Many Web servers, such as those discussed above, were originally designed as simple engines for transmitting physical files from a host machine or server to the user's client or Web browser. This file-oriented legacy still remains, although many Web servers such as Apache allow files to be sent to the browser unmodified or instead parsed by content handlers to transform before sending them on to the browser. For example, when Apache receives a request, the URI is passed through any URI translation handlers that may be installed, transforming it into a file path. Next, Apache attempts to divide the file path into two parts: a “filename” part which usually (but not always) corresponds to a physical file on the host's file system, and an “additional path information” part corresponding to additional stuff that follows the filename. Apache divides the path using a very simple-minded algorithm. It steps through the path components from left to right until it finds something that doesn't correspond to a directory on the host machine. The part of the path up to and including this component becomes the filename, and everything that's left over becomes the additional path information.
Many currently available application servers, including the WebLogic Server product, employ pattern matching rules defined by the corresponding J2EE specification. However, the J2EE pattern matching is very limiting. It allows only three kind of patterns:
The following scenario gives an example of the j2ee pattern matching limitation: Suppose one has *.blah mapped to a given servlet, and a request comes in to http://foo.com/abcd/bar.blah/efg, then the server will not be able to resolve the request correctly. It will however be able to resolve http://foo.com/abcd/bar.blah correctly. Conversely, Apache can properly interpret this extension (seeing the request as meaning http://foo.com/bar.blah, together with an /efg extension modifier).
This difference in interpretation leads to unpredictable results, particularly when legacy systems are included in the network. Sophisticated server customers (i.e. application developers) have expressed an interest in an application server or Web server product that provides a more powerful approach to pattern matching, including (although not necessarily limited to) Apache-style pattern matching. This is a valuable feature not only for migrating legacy Web sites, but also because the e.g. Apache scheme is more flexible in some situations. Accordingly, what is needed is a mechanism for providing application and Web servers with the ability to specify or customize their file and file type pattern matching features to suit the particular needs of the Web application environment.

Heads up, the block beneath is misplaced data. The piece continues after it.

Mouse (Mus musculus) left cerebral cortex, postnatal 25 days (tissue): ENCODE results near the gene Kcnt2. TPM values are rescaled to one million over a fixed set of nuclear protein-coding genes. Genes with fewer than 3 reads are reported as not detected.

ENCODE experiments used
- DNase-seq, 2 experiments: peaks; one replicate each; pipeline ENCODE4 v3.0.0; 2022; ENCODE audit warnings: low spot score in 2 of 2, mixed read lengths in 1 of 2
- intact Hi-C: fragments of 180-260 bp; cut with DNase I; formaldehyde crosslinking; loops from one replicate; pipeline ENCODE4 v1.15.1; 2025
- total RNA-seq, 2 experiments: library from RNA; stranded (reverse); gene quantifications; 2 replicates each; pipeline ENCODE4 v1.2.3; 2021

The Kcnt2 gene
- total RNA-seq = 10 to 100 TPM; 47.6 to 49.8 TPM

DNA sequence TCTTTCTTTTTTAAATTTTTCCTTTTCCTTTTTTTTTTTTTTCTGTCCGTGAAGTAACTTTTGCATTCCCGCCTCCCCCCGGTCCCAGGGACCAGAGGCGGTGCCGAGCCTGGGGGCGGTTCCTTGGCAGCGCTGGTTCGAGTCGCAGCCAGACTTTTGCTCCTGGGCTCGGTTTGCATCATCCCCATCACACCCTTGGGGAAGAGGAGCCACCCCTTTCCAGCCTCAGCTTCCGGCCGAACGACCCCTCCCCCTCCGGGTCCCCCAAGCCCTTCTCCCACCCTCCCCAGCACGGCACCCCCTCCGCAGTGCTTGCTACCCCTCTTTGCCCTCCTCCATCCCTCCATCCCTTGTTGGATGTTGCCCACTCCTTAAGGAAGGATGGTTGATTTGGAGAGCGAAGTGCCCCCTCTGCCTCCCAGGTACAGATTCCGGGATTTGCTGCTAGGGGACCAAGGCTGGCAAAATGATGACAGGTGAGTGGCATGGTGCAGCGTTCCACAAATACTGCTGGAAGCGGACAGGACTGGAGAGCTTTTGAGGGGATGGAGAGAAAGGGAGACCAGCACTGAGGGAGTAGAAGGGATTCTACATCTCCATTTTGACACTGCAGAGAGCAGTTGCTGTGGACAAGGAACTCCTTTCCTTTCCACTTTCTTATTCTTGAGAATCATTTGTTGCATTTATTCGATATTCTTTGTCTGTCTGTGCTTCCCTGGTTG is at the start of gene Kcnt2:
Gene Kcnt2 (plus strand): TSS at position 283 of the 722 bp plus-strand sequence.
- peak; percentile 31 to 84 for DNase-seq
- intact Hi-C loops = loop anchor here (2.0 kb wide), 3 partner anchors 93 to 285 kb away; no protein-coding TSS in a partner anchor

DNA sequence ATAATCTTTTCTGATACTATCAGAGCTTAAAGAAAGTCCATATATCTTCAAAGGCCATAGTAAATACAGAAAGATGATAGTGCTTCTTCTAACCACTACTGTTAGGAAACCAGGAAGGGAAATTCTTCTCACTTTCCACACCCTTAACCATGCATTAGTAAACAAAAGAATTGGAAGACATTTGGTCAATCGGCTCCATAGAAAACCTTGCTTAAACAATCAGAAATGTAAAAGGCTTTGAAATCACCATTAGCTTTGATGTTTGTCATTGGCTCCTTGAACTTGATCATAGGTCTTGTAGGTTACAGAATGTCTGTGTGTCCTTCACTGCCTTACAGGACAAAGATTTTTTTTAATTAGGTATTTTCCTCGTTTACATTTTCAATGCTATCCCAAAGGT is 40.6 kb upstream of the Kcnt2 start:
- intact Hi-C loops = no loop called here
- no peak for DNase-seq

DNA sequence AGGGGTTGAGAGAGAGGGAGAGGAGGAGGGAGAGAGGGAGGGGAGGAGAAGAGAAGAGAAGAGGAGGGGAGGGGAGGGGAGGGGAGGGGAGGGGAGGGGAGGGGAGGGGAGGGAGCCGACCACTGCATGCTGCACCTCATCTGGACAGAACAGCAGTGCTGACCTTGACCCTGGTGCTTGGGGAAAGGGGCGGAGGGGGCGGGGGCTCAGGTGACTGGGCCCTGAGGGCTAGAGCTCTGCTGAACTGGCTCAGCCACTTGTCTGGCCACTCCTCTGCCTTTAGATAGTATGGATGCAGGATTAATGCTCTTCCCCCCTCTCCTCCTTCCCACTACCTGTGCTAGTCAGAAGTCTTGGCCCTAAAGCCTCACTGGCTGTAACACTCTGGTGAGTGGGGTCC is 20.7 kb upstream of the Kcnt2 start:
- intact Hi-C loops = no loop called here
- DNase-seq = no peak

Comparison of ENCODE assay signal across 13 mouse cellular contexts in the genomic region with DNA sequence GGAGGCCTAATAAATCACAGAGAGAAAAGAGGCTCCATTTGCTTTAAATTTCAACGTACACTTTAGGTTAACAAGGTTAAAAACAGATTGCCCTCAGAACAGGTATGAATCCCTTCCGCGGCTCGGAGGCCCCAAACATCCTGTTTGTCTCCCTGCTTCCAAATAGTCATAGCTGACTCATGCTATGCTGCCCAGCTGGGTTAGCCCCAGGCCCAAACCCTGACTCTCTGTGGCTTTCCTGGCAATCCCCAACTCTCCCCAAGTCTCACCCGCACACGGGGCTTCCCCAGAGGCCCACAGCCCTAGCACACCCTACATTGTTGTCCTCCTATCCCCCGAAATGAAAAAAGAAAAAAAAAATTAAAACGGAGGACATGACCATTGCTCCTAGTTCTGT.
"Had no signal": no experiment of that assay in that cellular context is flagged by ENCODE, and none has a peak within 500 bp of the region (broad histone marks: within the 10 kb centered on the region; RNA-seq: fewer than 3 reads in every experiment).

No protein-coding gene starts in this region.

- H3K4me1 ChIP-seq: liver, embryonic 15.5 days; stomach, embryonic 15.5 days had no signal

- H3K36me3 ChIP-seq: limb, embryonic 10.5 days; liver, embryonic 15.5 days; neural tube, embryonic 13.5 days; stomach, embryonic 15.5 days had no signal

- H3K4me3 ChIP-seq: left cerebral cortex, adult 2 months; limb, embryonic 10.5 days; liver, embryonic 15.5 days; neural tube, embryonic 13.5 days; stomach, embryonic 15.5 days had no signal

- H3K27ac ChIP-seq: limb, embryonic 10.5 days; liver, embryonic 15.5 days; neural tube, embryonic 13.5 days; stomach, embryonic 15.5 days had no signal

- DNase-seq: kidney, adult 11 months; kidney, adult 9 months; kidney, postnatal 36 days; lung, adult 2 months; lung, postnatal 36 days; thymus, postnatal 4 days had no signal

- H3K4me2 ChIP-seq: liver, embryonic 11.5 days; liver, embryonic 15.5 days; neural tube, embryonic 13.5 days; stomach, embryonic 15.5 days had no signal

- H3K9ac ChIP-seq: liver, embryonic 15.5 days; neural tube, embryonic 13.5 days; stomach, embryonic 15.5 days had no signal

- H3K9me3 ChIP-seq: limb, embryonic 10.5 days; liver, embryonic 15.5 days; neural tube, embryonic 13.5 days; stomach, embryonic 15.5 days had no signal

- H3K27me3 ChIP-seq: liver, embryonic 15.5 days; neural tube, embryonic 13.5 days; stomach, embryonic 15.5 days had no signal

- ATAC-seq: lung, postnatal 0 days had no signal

The invention provides a system and method for providing pluggable pattern matching for servlets. This feature allows application servers that incorporate the invention to support non-J2EE pattern matching schemes in their http request resolution. The pluggable pattern matching feature is targeted primarily at customers who want to implement custom URL matching patterns. Since this feature is not J2EE compliant, some other form of configuration is necessary. In one embodiment an XML file (weblogic.xml) is used to configure the new pattern matching utilities. By modifying the settings in the weblogic.xml file, users are able to plug their own custom pattern matching utility classes into the weblogic server.
In accordance with one embodiment the invention comprises a system for allowing pluggable pattern matching in an application server environment, comprising: a web server component for receiving http requests and passing said requests to the application server; a pattern matching interface for use in matching said http requests to a desired pattern for use with the application server; and, a configuration file for identifying a particular pattern matching interface to be used.
In another embodiment the invention comprises a method of allowing pluggable pattern matching in an application server environment, comprising the steps of: receiving http requests at a web server component for communication to the application server; identifying in a configuration file a particular pattern matching interface to be used; matching, using said particular pattern matching interface, said http requests; and, communicating said matched http requests to the application server.